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The Edge
Arcade: Action
ZX Spectrum 48K

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Chris Bourne

Psytraxx is said by its producers to be the second true mega-game, the firsthaving been their 64 game Quo Vadis? "Now Spectrum owners can experience the fruits of our unbelievable synergy programming techniques, says the PR. No one at CRASH is entirely sure just what 'synergy' is when it's at home, or how it makes Psytraxx different from any other similar game type; and in as much Starbike looks uncannily like Atic Atac. You have a very large number of rooms, a wandering and questing hero and numerous manifestations of monsters, plus useful items to pick up on the way. As in Atic Atac, it it up to the player to discover how to do what, and what to do with it when you've got it.

Psytraxx takes place inside that ever popular location, a computer. You are in control of a Microdroid and the object is to do battle with the nuts and bolls of its innards (diodes, chips and the like) while trying to gain access to a CPU by collecting the Key Cards. To keep your spirits up there are little green blocks in each room visited that charge you up so you can fire at and destroy the nasties, although in each life, once eaten the cake is gone. There are only five rooms (all framed in printed circuitry) at the start that you can visit without problem since the last is blocked off by a purple and a blue force field over two exit doors. Collecting the key card a few rooms before, however, will gain you access to the next area which is much larger. The Edge claim that there are over 1060 screens to play through, and as our reviewers discovered, the game isn't as straightforward as it first seems.


'Psytraxx is definitely an Atic Atac look-alike, a sort of arcade adventure in which you must obviously find out how all the various elements are linked in order to see a way through. it's a constant fight against the nasties and a battle to keep the energy up as contact with any of the fixtures in the rooms drains you rapidly, and once that's gone you have no defence against the diodes and resistors until another power pack is found. Each of the key cards found seems to allow you access to further parts of the complex, but there are puzzles too. What is the chip with OR on it? Touch it and you dissolve to be reformed, but the chip that was yellow is now white and all the rooms that were once white are now yellow. Repeating the process reverses the phenomenon. Is it useful? This and many other questions will no doubt be answered in the forthcoming weeks! I found Psytraxx extremely playable and challenging. It's obviously a much larger game than Atic Atac, but the graphics are nowhere near as attractive and as far as I can determine at this state of play, there isn't actually as much to do either. Still, a worthwhile buy, and I'll give it the benefit of the doubt that the further in you get the more complicated play becomes, lust as it did with the first three levels.'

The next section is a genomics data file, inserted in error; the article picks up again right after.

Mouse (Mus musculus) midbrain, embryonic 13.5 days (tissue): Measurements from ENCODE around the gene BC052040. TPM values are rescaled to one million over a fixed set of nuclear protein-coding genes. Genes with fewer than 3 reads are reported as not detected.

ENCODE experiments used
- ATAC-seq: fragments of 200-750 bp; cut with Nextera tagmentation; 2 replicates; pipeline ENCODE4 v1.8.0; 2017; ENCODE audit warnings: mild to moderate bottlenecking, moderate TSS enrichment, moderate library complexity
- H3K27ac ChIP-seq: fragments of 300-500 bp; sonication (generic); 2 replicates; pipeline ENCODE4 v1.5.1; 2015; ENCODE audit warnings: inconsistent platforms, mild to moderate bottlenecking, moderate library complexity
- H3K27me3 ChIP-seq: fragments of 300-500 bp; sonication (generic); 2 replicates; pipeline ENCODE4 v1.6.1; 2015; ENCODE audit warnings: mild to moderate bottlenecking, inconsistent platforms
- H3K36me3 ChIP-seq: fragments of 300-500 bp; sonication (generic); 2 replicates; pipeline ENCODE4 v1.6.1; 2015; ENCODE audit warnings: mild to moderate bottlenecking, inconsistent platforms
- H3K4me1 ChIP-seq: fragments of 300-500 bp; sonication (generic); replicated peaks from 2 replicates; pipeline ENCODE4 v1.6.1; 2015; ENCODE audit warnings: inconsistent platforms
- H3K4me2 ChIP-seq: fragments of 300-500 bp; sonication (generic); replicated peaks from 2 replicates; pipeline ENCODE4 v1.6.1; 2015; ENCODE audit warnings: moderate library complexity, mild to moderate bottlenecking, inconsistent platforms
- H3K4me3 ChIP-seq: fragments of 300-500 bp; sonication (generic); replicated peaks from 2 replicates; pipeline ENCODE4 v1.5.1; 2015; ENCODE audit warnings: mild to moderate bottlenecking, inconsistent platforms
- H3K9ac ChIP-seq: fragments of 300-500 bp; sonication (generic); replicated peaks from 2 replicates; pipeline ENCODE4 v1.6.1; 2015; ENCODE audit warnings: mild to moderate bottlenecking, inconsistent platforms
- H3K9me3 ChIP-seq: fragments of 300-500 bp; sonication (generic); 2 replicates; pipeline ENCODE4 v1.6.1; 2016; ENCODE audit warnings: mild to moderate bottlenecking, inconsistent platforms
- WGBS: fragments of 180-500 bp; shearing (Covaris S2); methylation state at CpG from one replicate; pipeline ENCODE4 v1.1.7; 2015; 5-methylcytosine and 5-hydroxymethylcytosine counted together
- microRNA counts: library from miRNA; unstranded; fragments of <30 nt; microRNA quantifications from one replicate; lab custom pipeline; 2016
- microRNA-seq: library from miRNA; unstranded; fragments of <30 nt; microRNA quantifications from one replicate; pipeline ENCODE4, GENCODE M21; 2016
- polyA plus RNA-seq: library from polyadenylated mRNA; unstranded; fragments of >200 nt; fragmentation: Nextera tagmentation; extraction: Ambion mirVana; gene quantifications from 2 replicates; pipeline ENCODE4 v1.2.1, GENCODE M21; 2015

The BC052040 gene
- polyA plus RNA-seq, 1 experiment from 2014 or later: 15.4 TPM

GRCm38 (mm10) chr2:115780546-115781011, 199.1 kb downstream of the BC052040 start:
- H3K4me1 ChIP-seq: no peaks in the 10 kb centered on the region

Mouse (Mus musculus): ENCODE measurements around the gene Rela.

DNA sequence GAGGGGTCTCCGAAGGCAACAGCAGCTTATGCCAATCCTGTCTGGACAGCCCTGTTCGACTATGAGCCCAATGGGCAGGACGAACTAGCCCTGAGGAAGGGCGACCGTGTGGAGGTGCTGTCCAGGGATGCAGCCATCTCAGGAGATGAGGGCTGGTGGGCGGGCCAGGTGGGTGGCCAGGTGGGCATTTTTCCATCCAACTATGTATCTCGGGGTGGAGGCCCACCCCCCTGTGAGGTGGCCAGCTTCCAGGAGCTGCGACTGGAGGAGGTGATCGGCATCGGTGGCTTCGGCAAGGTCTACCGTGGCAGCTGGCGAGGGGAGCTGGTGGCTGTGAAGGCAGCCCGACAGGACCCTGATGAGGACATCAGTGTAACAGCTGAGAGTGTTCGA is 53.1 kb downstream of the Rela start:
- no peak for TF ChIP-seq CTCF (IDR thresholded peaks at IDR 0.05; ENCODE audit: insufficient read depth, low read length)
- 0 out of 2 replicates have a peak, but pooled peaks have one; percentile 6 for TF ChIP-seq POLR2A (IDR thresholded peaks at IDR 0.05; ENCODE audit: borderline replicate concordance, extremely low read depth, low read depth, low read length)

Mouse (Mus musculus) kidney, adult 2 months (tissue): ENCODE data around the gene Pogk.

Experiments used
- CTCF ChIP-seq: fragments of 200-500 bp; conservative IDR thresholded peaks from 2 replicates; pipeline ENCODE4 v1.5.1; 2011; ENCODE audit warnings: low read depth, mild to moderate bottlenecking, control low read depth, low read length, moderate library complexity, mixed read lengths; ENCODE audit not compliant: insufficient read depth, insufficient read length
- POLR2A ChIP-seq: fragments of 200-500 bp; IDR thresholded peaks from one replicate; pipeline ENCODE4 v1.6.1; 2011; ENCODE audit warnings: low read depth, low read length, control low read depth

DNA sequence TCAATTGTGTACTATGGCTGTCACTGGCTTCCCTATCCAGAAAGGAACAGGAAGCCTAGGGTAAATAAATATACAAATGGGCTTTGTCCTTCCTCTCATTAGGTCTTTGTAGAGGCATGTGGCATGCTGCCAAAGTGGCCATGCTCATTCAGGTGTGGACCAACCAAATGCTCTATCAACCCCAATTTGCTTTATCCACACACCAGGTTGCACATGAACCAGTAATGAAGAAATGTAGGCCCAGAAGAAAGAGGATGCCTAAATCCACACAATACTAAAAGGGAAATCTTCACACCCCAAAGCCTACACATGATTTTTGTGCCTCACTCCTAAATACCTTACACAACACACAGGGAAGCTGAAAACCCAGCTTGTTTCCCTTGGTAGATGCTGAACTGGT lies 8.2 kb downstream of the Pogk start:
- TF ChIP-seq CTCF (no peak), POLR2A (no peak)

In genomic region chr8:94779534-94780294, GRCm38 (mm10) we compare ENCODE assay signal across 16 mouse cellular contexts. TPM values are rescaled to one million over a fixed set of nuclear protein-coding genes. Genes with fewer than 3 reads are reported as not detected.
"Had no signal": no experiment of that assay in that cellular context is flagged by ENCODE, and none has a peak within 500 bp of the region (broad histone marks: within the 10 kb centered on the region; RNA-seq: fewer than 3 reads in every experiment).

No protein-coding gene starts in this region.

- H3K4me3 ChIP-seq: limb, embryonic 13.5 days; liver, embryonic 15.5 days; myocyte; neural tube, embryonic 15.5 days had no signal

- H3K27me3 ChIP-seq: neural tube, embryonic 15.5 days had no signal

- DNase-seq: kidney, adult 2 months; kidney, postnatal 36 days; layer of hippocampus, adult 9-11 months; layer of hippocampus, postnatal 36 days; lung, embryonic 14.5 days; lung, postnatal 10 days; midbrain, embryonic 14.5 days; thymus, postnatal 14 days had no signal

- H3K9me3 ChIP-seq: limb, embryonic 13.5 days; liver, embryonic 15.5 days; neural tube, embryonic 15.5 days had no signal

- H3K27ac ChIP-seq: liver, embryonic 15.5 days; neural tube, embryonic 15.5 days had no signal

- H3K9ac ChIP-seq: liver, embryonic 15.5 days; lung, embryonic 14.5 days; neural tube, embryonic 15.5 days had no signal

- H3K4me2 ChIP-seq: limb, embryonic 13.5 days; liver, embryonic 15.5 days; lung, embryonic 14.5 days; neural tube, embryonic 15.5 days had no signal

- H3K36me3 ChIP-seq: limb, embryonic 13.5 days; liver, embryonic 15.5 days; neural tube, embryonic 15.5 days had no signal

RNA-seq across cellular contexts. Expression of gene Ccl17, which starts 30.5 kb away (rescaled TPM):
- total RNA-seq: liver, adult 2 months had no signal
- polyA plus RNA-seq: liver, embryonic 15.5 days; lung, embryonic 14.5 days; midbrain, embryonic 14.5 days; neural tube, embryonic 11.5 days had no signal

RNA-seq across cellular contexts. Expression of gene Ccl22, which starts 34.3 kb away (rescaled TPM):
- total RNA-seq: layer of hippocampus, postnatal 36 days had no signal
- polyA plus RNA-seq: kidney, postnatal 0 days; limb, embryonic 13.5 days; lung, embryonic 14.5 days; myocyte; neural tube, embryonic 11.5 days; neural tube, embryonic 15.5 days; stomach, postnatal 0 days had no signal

'This game from The Edge is similar in general game idea to Atic Atac (but not as good by far). Generally the game is okay, with all the nasties (chips, diodes etc) looking quite good. But on my encounter I would hardly call it a mega-game; in fact it was a bit on the synergy side.'

'I know hype is important when it comes to grabbing attention, but I think The Edge have well and truly overdone it with Psytraxx. I'm not saying that it isn't an interesting game, but if this is a true mega-game then I haven't much hope left for Spectrum advances. Let's face it, with all the nonsense about "synergy" programming techniques, what we have here is a pale shadow of Atic Atac, but completely without the charm of that game. I was vaguely reminded as well of Softek's Microbot, which I thought was a much better game that Psytraxx. The graphics here aren't bad, the animation of the various enemies is reasonable but the 1000 plus rooms are pretty boring to look at. I guess this is another "map" game, as you can quickly become lost in the maze, but an important part is such games is that the locations should all have something to give them identity. Psytraxx lacks sadly in this respect. Because of this, I didn't find it particularly addictive.'

Control keys: A/Z up/down, O/P left/right, Q-T pick up and drop
Joystick: Kempston, Sinclair, AGF, Protek
Keyboard play: responsive 8-directional movement
Use of colour: above average
Graphics: reasonable size and detail, fast and fairly smooth
Sound: useful beeps and some effects, otherwise not much
Skill levels: 1
Lives: 3
Screens: over a 1000
General Rating: A large-sized game which was generally felt to be above average to good, but over-priced.


Screenshot Text

A thousand plus rooms of connections and materialisations in PSYTRAXX.